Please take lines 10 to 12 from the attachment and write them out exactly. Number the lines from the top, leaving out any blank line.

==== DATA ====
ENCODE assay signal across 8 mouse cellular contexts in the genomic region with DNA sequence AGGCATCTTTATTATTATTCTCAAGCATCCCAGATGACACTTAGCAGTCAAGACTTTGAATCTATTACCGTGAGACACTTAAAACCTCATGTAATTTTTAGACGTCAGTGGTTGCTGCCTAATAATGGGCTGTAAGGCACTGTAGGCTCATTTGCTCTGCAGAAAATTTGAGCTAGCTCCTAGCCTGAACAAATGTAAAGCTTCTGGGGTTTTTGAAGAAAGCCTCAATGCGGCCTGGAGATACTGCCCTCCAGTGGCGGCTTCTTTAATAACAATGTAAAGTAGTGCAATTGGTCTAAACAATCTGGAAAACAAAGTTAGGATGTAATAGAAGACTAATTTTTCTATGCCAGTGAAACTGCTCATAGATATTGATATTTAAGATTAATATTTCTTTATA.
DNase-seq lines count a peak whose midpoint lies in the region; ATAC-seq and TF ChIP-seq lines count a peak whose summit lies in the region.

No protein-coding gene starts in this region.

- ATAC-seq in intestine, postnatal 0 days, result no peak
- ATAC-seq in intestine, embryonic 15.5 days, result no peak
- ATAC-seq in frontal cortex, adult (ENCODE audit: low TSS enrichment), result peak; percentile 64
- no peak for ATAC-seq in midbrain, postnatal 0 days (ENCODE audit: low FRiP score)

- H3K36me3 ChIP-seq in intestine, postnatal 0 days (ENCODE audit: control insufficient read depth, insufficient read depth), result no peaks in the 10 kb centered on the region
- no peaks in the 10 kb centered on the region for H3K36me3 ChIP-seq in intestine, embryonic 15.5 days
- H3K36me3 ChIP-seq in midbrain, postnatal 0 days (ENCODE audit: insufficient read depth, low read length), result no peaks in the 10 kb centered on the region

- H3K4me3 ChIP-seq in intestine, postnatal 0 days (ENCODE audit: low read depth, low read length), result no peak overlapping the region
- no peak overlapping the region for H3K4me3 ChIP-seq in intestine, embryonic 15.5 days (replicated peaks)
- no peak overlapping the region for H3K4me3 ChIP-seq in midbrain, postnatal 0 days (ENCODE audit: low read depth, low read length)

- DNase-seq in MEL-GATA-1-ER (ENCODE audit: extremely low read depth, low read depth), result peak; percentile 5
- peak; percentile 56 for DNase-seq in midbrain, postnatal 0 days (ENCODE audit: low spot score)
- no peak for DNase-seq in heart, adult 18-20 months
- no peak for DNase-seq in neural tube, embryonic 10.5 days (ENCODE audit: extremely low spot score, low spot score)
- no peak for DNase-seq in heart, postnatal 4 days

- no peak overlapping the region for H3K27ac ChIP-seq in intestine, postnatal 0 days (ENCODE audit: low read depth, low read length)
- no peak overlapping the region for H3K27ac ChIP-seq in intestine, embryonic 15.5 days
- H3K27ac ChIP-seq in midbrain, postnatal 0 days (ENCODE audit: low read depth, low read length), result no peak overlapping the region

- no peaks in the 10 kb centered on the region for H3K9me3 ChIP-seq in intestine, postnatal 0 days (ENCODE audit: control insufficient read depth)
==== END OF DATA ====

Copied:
- H3K36me3 ChIP-seq in midbrain, postnatal 0 days (ENCODE audit: insufficient read depth, low read length), result no peaks in the 10 kb centered on the region

- H3K4me3 ChIP-seq in intestine, postnatal 0 days (ENCODE audit: low read depth, low read length), result no peak overlapping the region
- no peak overlapping the region for H3K4me3 ChIP-seq in intestine, embryonic 15.5 days (replicated peaks)